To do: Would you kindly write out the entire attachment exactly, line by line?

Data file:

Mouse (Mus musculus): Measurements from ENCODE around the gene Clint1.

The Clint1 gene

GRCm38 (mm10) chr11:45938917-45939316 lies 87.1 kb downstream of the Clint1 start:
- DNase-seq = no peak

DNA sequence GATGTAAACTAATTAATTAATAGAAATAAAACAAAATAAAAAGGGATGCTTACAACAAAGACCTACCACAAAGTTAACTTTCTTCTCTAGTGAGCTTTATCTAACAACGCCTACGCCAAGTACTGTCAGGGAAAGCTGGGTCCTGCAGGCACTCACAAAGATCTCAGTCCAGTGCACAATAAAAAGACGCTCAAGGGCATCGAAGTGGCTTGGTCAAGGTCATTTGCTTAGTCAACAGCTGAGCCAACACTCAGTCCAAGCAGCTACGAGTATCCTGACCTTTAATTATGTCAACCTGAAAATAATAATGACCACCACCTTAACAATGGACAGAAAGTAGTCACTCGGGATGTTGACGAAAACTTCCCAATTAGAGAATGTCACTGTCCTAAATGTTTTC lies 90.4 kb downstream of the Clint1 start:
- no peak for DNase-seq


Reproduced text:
Mouse (Mus musculus): Measurements from ENCODE around the gene Clint1.

The Clint1 gene

GRCm38 (mm10) chr11:45938917-45939316 lies 87.1 kb downstream of the Clint1 start:
- DNase-seq = no peak

DNA sequence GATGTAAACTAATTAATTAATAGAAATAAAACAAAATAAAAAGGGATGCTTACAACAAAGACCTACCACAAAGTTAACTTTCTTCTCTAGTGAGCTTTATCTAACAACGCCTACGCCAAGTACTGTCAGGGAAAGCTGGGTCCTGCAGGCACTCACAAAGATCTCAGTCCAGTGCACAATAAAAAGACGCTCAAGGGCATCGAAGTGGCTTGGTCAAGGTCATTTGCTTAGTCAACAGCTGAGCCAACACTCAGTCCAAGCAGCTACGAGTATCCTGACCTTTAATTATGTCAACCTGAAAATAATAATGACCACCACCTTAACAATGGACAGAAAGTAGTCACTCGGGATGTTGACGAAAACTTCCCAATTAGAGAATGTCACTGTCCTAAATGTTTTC lies 90.4 kb downstream of the Clint1 start:
- no peak for DNase-seq